That leads to the next question: what about the supply/demand balance in money? We are living with an overhang of supply, for following the 2001 US recession, the Fed pumped money into the system. Interest rates in real terms are still very low, which was reflected in the surge in asset prices, particularly house prices, in many markets. Now the supply is being checked but demand is still strong. There is a lot of cash swishing around the world hunting for somewhere that brings a decent return. There are some signs that higher interest rates in the US are taking the momentum out of the housing market (see second graph) but as yet these are still quite muted. But outside the US, particularly in Asia, there is no huge intention to borrow. Asia saves even at these low interest rates.

So in the global money market there is lots of supply and unbalanced demand. The question seems to me to be at what stage rising global confidence will suck up the liquidity that has been created, and force interest rates up further.

Within the developed world there is a rising appetite among businesses to invest more. Business confidence in the main European economies has risen very strongly (next graph). It is also strong in the UK, a relationship which Credit Suisse has spotted and which would seem to suggest that the next movement in UK interest rates will be up, not down (final graph).

Intuitively this makes sense. The central banks create a huge amount of cash and Asia saves like mad. But gradually both the cash and the savings are absorbed by rising asset prices and rising economic activity. Just as the world economy copes for a while with more expensive oil and raw materials, so too it copes for a while with more expensive money. But gradually inflationary pressures mount and the price of money is forced up. So the world gets higher interest rates. If central banks try to resist that trend, they find their currency depreciates, they impose more inflation on their people and that inflation mops up the cash.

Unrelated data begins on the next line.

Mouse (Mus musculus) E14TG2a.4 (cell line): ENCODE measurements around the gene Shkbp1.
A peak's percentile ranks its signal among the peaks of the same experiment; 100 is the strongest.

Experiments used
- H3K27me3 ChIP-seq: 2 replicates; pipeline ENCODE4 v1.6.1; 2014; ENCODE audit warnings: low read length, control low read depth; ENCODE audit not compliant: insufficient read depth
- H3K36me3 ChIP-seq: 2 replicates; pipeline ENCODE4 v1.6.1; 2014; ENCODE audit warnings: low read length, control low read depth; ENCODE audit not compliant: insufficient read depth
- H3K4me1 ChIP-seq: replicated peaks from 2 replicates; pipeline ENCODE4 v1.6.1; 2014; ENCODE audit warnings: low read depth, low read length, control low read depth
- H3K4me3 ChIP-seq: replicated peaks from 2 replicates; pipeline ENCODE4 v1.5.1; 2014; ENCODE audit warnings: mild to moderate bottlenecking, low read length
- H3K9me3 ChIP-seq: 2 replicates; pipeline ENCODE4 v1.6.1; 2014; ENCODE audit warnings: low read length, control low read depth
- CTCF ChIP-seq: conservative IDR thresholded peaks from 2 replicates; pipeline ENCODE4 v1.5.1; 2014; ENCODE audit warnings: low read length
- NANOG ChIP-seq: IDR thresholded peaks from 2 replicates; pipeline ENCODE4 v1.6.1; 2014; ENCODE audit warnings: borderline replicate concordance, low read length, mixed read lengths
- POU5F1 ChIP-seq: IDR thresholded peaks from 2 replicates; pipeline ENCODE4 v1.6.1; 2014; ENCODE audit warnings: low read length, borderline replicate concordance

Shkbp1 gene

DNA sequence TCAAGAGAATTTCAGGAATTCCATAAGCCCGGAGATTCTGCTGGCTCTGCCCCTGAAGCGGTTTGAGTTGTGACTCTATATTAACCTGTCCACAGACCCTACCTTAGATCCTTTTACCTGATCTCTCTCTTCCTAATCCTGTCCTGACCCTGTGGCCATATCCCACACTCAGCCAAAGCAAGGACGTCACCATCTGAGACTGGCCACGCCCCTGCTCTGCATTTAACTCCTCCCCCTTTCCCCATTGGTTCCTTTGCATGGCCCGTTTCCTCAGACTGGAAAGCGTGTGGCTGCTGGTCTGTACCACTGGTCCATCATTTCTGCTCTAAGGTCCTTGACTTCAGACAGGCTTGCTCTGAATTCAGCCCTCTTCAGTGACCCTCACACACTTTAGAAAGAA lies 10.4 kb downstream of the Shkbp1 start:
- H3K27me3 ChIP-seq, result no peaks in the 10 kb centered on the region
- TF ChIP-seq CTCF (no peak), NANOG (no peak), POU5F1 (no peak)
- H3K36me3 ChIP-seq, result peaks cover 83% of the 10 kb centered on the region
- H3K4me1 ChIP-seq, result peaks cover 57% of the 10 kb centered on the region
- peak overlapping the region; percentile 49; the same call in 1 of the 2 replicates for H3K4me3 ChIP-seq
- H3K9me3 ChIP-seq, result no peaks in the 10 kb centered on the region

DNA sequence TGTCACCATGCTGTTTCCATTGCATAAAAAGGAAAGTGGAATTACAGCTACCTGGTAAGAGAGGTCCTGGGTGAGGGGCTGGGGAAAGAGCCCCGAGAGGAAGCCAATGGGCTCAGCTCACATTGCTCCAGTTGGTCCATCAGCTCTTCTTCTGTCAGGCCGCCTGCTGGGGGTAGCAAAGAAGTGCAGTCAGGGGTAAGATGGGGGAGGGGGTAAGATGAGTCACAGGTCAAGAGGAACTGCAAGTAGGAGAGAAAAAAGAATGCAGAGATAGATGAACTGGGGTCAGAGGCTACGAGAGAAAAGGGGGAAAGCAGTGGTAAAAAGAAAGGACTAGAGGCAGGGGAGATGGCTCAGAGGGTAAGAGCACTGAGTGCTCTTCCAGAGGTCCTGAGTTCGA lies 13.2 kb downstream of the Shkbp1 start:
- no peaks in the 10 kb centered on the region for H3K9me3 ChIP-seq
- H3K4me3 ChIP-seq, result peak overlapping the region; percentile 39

In the case of oil, if $75 a barrel does not correct the imbalance in the supply/demand of the stuff, then the price has to go to $100 a barrel. In the case of money, if 5 per cent interest rates do not bring supply/ demand into balance then rates have to go to 6 per cent.

The easiest way to see this is to look at the UK. We have discovered that mortgage rates of 4.5 to 5.5 per cent do not seem to have checked the rise in house prices, even though prices are within a whisker of an all-time high in relation to earnings. So maybe mortgages will have to be 5.5 to 6.5 per cent.

US rates are, of course, much more important to the world economy than UK ones. At the moment there is a tug-of-war between the optimists and the pessimists. The former believe that US rates are high enough to bring about a gradual adjustment: savings will come up, the current account deficit will narrow, the dollar will fall a bit but won't have to fall very much. A new recruit to those ranks is Stephen Roach at Morgan Stanley, who has up to now been very concerned - see opposite. The pessimists believe that the recent pick-up in the pace of the world economy is a signal that neither the rise in energy prices, nor the rise in interest rates, will prove sufficient.

We will see - but I for one find that graph on UK rates an intriguing indicator of what might be in store.